(Nanowerk News) Scientists say they have made the world's strongest nanowire, reaching the theoretical limits of what they had designed.
The nanowire, which is about 1,000 times thinner than a human hair, is so strong it could support 16 African elephants if it were scaled up to the size of a child's finger, says associate professor John Sader from Australia's University of Melbourne.
Sader is part of an international team of scientists that grew the semiconducting nanomaterial, publishing the results in the journal Nano Letters.
"The ultimate strength we report is the highest recorded for any semiconductor material system and is at the theoretically predicted limit," says Sader, who was involved in measuring the strength of the wires using an atomic force microscope.
"This indicates that these nanowires are near perfect materials."
Experts say that such nanowires could one day be used to make electrical and electromechanical devices such as environmental sensors or even ultra-precise clocks.
The nanowires were built from germanium, an element the researchers say has similar chemical properties to tin. They built the material on a surface coated with gold nanocrystals, which allowed the germanium to nucleate and grow.
They then tested the strength by placing it across a small trench and manipulating it sideways. They found it could bend and stretch farther than any nanowire made previously, sustaining 15 gigapascals before snapping. If the wire were one centimetre in diameter it could hold up to 100 tonnes without breaking, Sader says.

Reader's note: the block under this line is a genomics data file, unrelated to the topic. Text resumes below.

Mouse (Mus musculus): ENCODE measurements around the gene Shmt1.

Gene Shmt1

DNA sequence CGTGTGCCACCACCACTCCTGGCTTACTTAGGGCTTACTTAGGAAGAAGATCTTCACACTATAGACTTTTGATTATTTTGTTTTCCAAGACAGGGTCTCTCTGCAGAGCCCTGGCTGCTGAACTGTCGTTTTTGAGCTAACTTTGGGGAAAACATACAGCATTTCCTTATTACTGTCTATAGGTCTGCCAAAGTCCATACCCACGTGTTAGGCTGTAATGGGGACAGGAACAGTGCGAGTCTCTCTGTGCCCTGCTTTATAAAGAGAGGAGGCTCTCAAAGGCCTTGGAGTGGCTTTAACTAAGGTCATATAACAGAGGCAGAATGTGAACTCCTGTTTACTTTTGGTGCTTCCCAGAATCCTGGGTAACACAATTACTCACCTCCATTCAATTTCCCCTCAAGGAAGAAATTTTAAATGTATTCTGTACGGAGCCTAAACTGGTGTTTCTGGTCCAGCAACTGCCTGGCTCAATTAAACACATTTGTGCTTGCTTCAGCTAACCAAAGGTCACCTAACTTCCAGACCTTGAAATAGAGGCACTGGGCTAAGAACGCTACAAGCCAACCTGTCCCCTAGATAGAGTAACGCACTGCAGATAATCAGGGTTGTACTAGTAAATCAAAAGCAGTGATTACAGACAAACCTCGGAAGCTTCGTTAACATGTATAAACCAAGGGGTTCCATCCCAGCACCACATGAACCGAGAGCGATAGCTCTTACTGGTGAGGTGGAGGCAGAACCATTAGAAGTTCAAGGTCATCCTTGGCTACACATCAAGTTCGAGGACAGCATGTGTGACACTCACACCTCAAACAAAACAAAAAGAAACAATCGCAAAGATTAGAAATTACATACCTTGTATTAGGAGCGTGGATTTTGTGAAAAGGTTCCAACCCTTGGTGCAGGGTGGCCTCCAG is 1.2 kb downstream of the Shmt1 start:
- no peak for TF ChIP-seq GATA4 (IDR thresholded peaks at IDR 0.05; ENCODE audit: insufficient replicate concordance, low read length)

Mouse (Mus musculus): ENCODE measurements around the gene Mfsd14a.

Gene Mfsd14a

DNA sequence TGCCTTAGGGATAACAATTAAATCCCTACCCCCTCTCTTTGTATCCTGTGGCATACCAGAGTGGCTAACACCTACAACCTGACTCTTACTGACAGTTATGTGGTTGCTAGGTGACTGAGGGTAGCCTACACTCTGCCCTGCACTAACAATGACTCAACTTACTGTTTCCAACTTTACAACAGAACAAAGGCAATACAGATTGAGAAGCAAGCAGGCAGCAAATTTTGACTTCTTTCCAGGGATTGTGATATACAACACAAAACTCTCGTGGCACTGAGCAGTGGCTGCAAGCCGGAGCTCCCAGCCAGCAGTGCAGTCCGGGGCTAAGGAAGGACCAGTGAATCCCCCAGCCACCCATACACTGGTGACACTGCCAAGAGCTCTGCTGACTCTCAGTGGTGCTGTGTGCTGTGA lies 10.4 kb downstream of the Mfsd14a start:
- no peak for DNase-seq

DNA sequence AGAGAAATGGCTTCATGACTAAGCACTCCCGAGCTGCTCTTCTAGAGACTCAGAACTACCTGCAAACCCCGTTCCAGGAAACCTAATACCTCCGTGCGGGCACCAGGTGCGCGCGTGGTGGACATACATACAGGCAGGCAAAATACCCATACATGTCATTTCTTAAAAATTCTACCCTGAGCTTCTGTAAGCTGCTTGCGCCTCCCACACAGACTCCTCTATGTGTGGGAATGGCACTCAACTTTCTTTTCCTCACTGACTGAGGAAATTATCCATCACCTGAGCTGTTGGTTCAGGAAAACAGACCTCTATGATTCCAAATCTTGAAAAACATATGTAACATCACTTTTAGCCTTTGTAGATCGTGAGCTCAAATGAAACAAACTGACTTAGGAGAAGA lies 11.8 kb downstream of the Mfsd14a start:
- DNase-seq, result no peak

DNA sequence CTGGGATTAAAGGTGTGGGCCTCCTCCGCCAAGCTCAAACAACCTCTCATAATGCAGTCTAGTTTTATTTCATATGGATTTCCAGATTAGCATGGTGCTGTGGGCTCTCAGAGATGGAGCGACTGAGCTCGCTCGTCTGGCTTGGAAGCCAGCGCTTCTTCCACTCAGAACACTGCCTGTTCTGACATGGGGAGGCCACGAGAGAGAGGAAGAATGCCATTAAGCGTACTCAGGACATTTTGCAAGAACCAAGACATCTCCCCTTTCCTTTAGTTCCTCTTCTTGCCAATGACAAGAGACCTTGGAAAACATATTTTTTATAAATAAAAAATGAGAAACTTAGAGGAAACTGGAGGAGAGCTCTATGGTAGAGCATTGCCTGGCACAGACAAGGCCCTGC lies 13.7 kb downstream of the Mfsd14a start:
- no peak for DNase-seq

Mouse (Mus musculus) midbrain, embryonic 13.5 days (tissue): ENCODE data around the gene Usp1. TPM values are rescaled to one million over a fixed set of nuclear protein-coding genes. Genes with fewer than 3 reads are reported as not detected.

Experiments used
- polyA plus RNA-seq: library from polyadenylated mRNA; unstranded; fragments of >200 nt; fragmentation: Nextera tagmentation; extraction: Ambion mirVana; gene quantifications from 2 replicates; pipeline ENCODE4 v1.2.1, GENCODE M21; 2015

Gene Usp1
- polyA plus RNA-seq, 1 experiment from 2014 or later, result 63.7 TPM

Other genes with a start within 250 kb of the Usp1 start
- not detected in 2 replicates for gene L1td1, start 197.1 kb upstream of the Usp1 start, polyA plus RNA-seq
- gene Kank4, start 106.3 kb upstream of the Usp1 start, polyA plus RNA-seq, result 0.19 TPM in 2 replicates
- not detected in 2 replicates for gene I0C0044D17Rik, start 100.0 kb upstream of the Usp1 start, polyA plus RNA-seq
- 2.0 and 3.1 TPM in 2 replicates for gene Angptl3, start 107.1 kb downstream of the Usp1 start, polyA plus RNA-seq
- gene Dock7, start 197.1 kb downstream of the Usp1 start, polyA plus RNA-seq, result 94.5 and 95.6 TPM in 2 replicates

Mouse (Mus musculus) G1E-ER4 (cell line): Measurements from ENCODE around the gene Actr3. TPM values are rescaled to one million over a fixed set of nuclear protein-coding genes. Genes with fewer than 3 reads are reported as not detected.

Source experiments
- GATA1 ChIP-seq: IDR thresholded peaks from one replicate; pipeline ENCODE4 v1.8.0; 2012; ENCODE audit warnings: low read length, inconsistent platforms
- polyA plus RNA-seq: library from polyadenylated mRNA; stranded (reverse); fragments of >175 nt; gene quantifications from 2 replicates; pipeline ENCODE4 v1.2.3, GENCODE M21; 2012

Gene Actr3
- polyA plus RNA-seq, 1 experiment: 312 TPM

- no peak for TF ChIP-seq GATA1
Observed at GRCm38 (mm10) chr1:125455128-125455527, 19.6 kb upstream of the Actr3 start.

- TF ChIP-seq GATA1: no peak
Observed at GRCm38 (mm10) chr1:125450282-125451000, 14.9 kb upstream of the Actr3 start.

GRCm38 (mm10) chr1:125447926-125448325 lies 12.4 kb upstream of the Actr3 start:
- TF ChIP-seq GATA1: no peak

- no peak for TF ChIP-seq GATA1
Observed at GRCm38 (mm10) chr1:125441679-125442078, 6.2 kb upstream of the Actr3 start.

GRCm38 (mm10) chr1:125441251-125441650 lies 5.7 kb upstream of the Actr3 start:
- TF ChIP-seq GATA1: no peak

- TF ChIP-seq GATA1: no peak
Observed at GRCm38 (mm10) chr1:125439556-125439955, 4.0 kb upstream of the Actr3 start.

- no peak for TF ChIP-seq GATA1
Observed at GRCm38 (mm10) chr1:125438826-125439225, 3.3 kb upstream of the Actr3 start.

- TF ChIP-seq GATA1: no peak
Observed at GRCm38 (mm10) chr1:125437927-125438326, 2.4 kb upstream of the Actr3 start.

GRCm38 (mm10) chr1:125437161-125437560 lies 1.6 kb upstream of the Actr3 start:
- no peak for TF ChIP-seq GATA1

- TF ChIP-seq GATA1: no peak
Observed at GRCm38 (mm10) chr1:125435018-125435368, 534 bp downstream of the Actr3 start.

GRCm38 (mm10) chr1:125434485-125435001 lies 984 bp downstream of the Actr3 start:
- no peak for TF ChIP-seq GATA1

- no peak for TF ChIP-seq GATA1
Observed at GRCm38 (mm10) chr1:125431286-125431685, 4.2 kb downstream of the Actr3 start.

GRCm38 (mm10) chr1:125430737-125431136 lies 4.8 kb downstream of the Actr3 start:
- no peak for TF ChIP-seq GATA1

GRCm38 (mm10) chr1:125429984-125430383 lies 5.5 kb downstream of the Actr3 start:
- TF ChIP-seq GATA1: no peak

This resilience will result in failproof nanodevices, Sader said, adding it is not theoretically possible to make a stronger nanowire. "This exhibits the theoretical limits, so this is basically it."
Paul Mulvaney from the University of Melbourne's school of chemistry, who wasn't involved in the research, says the nanowires could be used as sensors to detect gases, air pollutants or biological agents. This is because they function as super-sensitive "tuning forks" that change frequency when molecules become attached to them.
"Because the wires are so small, they can detect very small amounts of materials absorbing on to their surface," he says.
They could also be used as nanoscale metronomes that vibrate in high-frequency timing devices or in computer chips, he says.
Germanium nanowires are also ideal candidates for making optical devices such as light-emitting diodes and tuneable lasers, Mulvaney said.